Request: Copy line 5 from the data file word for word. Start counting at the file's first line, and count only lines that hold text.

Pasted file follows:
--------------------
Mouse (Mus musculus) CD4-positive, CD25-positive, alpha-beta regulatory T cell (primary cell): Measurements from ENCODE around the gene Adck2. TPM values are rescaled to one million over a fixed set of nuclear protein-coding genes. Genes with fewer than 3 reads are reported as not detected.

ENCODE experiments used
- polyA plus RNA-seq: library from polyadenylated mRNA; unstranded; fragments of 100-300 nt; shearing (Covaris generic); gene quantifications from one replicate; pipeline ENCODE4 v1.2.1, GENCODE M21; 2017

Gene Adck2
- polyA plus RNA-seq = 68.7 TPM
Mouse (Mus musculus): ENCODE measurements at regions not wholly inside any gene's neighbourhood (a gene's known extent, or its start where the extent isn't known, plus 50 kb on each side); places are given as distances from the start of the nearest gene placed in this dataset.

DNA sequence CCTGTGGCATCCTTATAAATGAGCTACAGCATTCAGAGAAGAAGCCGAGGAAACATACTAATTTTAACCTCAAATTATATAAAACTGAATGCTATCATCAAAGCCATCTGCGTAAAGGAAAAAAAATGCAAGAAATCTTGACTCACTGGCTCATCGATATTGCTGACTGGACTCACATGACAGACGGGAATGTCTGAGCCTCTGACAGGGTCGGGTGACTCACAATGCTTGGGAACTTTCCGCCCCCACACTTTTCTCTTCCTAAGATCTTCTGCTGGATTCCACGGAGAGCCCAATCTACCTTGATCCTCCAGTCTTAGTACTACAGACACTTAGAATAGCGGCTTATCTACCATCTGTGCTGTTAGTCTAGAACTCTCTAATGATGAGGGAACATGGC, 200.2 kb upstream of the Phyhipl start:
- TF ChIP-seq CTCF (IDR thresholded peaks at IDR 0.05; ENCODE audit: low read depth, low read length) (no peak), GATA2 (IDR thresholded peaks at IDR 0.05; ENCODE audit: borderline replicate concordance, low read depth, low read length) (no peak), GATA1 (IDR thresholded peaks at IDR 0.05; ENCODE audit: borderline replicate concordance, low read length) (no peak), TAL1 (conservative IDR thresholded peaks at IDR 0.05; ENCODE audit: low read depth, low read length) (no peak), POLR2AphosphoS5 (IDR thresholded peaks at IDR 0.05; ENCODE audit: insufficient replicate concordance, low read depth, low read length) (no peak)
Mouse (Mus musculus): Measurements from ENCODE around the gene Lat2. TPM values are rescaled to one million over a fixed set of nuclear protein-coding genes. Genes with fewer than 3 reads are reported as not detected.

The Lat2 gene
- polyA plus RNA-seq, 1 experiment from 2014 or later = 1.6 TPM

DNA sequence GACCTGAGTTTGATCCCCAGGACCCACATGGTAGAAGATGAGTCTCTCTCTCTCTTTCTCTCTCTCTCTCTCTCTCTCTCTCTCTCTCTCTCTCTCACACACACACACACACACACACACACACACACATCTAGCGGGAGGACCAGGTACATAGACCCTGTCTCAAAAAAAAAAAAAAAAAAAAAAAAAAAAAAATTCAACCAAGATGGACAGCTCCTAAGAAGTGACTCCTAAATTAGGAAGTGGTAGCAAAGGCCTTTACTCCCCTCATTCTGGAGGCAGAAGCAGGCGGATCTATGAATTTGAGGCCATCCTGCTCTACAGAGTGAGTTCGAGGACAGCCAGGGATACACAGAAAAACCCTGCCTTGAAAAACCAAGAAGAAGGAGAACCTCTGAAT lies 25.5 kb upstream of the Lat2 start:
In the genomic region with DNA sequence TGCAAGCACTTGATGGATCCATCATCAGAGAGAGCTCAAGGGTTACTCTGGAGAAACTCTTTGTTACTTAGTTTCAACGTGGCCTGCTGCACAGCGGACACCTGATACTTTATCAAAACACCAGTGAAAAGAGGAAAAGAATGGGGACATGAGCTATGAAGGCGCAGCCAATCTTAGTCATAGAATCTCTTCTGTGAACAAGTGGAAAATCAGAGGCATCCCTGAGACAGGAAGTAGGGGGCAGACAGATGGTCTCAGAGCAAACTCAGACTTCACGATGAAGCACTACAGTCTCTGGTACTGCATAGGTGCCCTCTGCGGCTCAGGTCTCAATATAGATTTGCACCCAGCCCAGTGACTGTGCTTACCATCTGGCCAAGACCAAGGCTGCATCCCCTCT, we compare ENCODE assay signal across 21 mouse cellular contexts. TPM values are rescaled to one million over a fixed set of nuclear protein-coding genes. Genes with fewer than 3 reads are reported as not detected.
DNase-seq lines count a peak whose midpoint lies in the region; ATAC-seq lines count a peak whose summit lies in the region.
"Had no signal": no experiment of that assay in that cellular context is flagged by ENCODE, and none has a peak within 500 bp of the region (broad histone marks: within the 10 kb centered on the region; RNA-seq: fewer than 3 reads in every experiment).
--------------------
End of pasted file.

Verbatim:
- polyA plus RNA-seq = 68.7 TPM